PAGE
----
The latest developments on COVID-19 in Canada
Health officials in Alberta say they are monitoring an outbreak of 30 COVID-19 cases among employees at a Purolator distribution centre in Calgary.
Medical officer of health Dr. Deena Hinshaw says there is little evidence that the illness can be spread on packaging over long periods of time.
Still, she is advising anyone who gets a delivery to throw away the packing and wash their hands.
Alberta is reporting 70 new cases of COVID-19 in the last day, bringing the provincial total to 5,836.
Another nine people have died, pushing the total past 100 to 104.
A total of 2,942 are classified as having recovered.
British Columbia is reporting 53 new COVID-19 cases and three deaths since Saturday.
Provincial health officer Dr. Bonnie Henry says B.C. now has a total of 2,224 positive COVID-19 cases, with 1,417 people having recovered.
She says the provincial death total is now at 117 people. Henry says the three most recent deaths are people who were residents of long-term care centres.
She says B.C.'s most recent COVID-19 modelling data continues to show dramatic decreases in cases since the province introduced physical distancing and other measures in March to slow the spread of the virus, but it continues to primarily impact people 60 years of age and older, especially males in their 90s.
Saskatchewan is reporting its largest increase in COVID-19 infections to date.
Health officials announced 34 news cases, with 29 of them from in and around La Loche, a remote Dene community in the far north dealing with an outbreak.
Minister of Health Jim Reiter says the province is prepared to take a more "active" role in the region and has already ramped up testing.
The province says it has 467 total COVID-19 cases, with 307 people having recovered.
The death toll remains at six, including two residents of La Loche.
Saskatchewan's health minister says he bears some responsibility for why the public wasn't informed about a COVID-19 outbreak sooner.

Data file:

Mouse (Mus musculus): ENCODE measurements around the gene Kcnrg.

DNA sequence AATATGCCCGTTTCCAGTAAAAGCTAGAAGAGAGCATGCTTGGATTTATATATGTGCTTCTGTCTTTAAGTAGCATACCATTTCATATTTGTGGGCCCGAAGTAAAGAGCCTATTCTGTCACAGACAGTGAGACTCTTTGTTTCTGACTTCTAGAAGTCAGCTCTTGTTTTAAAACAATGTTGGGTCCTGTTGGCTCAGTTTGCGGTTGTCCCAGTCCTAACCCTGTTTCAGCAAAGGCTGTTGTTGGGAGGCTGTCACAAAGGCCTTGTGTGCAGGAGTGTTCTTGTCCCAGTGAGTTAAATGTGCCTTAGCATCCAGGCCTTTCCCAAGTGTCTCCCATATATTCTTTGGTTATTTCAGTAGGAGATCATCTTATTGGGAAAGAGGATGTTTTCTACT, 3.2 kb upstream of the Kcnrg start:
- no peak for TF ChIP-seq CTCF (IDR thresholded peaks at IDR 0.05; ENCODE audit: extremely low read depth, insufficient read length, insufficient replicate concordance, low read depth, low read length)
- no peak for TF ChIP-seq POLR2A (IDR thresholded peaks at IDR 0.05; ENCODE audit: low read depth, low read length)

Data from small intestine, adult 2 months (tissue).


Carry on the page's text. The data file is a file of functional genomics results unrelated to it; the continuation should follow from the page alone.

Jim Reiter says he found out about an outbreak at a hospital in the Saskatchewan-Alberta boundary city of Lloydminister the night before it was made public.
By the time it was publicized last Wednesday, health officials said there were 13 cases of staff and patients being infected.
Reiter says while he's not going to throw ministry officials under the bus, the information should have come out sooner.
The Saskatchewan Health Authority has also said the delay in telling people may have caused some unnecessary anxiety in that community.
Nunavut's lone case of COVID-19 has turned out to be a false positive.
Dr. Michael Patterson, Nunavut's chief public health officer, says the original swab was tested again after no other cases emerged in the area.
He says all orders under the territory's public health emergency remain in effect.
However, additional measures put in place in Pond Inlet, where the false positive was located, are now lifted.
Manitoba is reporting no new COVID-19 cases today, which leaves the total to date at 281 -- 270 confirmed, 11 probable.
With 238 cases recovered, there are 37 cases still active in the province.
The province has allowed many non-essential businesses to reopen as of today, including hair salons, golf courses and restaurant patios.